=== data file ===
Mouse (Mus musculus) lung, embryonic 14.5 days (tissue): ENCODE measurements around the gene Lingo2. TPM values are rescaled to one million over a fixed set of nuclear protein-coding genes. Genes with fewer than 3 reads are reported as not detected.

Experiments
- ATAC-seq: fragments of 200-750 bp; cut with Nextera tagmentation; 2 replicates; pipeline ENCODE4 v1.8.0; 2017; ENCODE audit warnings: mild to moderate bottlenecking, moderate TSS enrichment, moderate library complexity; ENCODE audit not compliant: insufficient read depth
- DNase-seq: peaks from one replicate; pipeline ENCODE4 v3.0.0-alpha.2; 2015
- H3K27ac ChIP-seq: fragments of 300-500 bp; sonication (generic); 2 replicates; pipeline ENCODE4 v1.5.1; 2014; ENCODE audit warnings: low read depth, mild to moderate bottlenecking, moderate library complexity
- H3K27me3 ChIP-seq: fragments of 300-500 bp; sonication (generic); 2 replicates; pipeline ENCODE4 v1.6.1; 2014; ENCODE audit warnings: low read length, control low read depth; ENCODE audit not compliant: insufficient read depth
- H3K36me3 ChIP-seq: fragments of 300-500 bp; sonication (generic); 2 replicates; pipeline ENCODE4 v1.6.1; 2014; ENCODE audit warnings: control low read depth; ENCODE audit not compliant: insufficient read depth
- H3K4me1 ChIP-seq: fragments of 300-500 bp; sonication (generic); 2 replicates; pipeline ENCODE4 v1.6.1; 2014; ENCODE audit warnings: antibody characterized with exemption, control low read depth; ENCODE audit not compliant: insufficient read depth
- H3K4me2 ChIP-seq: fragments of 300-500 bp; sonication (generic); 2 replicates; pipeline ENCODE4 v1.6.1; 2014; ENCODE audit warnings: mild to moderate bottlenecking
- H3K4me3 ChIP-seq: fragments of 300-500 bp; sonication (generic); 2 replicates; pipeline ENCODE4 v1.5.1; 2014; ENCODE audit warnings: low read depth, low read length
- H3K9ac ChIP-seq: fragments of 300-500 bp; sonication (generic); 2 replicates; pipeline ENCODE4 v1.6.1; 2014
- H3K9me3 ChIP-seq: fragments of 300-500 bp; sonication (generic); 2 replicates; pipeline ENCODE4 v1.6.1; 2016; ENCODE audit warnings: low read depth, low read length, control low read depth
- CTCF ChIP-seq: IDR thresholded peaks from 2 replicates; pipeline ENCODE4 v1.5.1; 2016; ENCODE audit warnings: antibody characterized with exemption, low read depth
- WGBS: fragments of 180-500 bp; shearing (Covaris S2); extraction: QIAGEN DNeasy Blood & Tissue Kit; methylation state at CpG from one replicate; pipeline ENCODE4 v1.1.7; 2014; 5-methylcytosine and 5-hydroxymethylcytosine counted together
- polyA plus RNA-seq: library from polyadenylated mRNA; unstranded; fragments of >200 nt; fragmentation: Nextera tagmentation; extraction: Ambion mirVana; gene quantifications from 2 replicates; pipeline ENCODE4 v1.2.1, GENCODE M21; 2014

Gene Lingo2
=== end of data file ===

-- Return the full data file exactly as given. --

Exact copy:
Mouse (Mus musculus) lung, embryonic 14.5 days (tissue): ENCODE measurements around the gene Lingo2. TPM values are rescaled to one million over a fixed set of nuclear protein-coding genes. Genes with fewer than 3 reads are reported as not detected.

Experiments
- ATAC-seq: fragments of 200-750 bp; cut with Nextera tagmentation; 2 replicates; pipeline ENCODE4 v1.8.0; 2017; ENCODE audit warnings: mild to moderate bottlenecking, moderate TSS enrichment, moderate library complexity; ENCODE audit not compliant: insufficient read depth
- DNase-seq: peaks from one replicate; pipeline ENCODE4 v3.0.0-alpha.2; 2015
- H3K27ac ChIP-seq: fragments of 300-500 bp; sonication (generic); 2 replicates; pipeline ENCODE4 v1.5.1; 2014; ENCODE audit warnings: low read depth, mild to moderate bottlenecking, moderate library complexity
- H3K27me3 ChIP-seq: fragments of 300-500 bp; sonication (generic); 2 replicates; pipeline ENCODE4 v1.6.1; 2014; ENCODE audit warnings: low read length, control low read depth; ENCODE audit not compliant: insufficient read depth
- H3K36me3 ChIP-seq: fragments of 300-500 bp; sonication (generic); 2 replicates; pipeline ENCODE4 v1.6.1; 2014; ENCODE audit warnings: control low read depth; ENCODE audit not compliant: insufficient read depth
- H3K4me1 ChIP-seq: fragments of 300-500 bp; sonication (generic); 2 replicates; pipeline ENCODE4 v1.6.1; 2014; ENCODE audit warnings: antibody characterized with exemption, control low read depth; ENCODE audit not compliant: insufficient read depth
- H3K4me2 ChIP-seq: fragments of 300-500 bp; sonication (generic); 2 replicates; pipeline ENCODE4 v1.6.1; 2014; ENCODE audit warnings: mild to moderate bottlenecking
- H3K4me3 ChIP-seq: fragments of 300-500 bp; sonication (generic); 2 replicates; pipeline ENCODE4 v1.5.1; 2014; ENCODE audit warnings: low read depth, low read length
- H3K9ac ChIP-seq: fragments of 300-500 bp; sonication (generic); 2 replicates; pipeline ENCODE4 v1.6.1; 2014
- H3K9me3 ChIP-seq: fragments of 300-500 bp; sonication (generic); 2 replicates; pipeline ENCODE4 v1.6.1; 2016; ENCODE audit warnings: low read depth, low read length, control low read depth
- CTCF ChIP-seq: IDR thresholded peaks from 2 replicates; pipeline ENCODE4 v1.5.1; 2016; ENCODE audit warnings: antibody characterized with exemption, low read depth
- WGBS: fragments of 180-500 bp; shearing (Covaris S2); extraction: QIAGEN DNeasy Blood & Tissue Kit; methylation state at CpG from one replicate; pipeline ENCODE4 v1.1.7; 2014; 5-methylcytosine and 5-hydroxymethylcytosine counted together
- polyA plus RNA-seq: library from polyadenylated mRNA; unstranded; fragments of >200 nt; fragmentation: Nextera tagmentation; extraction: Ambion mirVana; gene quantifications from 2 replicates; pipeline ENCODE4 v1.2.1, GENCODE M21; 2014

Gene Lingo2